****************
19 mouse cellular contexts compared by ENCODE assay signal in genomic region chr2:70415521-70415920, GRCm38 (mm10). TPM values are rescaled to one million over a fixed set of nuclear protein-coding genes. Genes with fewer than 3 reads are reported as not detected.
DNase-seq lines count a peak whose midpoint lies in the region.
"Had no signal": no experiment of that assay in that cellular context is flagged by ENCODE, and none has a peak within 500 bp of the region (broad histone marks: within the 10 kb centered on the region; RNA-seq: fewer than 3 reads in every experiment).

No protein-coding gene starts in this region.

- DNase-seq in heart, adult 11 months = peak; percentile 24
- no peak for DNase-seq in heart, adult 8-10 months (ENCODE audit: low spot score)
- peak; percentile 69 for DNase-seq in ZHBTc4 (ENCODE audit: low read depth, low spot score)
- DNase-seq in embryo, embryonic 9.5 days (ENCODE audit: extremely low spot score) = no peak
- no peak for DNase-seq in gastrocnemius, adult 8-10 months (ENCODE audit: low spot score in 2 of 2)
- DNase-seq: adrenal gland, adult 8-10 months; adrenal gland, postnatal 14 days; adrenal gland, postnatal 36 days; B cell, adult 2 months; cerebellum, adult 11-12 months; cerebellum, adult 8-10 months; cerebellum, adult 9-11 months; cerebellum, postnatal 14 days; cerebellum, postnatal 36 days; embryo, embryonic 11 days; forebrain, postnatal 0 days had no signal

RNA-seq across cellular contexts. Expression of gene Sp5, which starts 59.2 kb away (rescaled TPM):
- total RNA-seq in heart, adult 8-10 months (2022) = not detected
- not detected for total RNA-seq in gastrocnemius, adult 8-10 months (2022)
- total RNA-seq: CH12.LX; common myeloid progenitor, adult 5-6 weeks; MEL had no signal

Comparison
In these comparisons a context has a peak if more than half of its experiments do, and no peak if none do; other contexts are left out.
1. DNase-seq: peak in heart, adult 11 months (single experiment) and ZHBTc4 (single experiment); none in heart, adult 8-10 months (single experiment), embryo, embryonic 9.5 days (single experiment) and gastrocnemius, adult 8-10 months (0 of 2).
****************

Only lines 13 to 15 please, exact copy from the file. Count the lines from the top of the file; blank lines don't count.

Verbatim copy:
- not detected for total RNA-seq in gastrocnemius, adult 8-10 months (2022)
- total RNA-seq: CH12.LX; common myeloid progenitor, adult 5-6 weeks; MEL had no signal

Comparison